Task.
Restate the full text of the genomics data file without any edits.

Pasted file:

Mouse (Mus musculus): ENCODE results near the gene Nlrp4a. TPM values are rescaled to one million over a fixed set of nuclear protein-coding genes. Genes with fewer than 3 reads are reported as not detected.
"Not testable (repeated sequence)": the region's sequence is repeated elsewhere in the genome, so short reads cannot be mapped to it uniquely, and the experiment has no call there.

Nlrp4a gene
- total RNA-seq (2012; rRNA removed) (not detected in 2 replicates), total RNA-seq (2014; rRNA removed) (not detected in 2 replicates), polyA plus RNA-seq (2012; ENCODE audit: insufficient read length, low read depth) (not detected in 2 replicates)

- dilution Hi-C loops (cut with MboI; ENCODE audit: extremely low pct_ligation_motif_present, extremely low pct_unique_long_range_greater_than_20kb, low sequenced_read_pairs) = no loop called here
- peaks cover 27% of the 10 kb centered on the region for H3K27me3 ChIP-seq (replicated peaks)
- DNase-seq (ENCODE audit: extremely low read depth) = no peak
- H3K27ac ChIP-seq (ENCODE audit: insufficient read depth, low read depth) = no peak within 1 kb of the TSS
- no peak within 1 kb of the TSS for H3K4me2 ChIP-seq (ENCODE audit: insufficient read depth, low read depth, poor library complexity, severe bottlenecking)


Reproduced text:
Mouse (Mus musculus): ENCODE results near the gene Nlrp4a. TPM values are rescaled to one million over a fixed set of nuclear protein-coding genes. Genes with fewer than 3 reads are reported as not detected.
"Not testable (repeated sequence)": the region's sequence is repeated elsewhere in the genome, so short reads cannot be mapped to it uniquely, and the experiment has no call there.

Nlrp4a gene
- total RNA-seq (2012; rRNA removed) (not detected in 2 replicates), total RNA-seq (2014; rRNA removed) (not detected in 2 replicates), polyA plus RNA-seq (2012; ENCODE audit: insufficient read length, low read depth) (not detected in 2 replicates)

- dilution Hi-C loops (cut with MboI; ENCODE audit: extremely low pct_ligation_motif_present, extremely low pct_unique_long_range_greater_than_20kb, low sequenced_read_pairs) = no loop called here
- peaks cover 27% of the 10 kb centered on the region for H3K27me3 ChIP-seq (replicated peaks)
- DNase-seq (ENCODE audit: extremely low read depth) = no peak
- H3K27ac ChIP-seq (ENCODE audit: insufficient read depth, low read depth) = no peak within 1 kb of the TSS
- no peak within 1 kb of the TSS for H3K4me2 ChIP-seq (ENCODE audit: insufficient read depth, low read depth, poor library complexity, severe bottlenecking)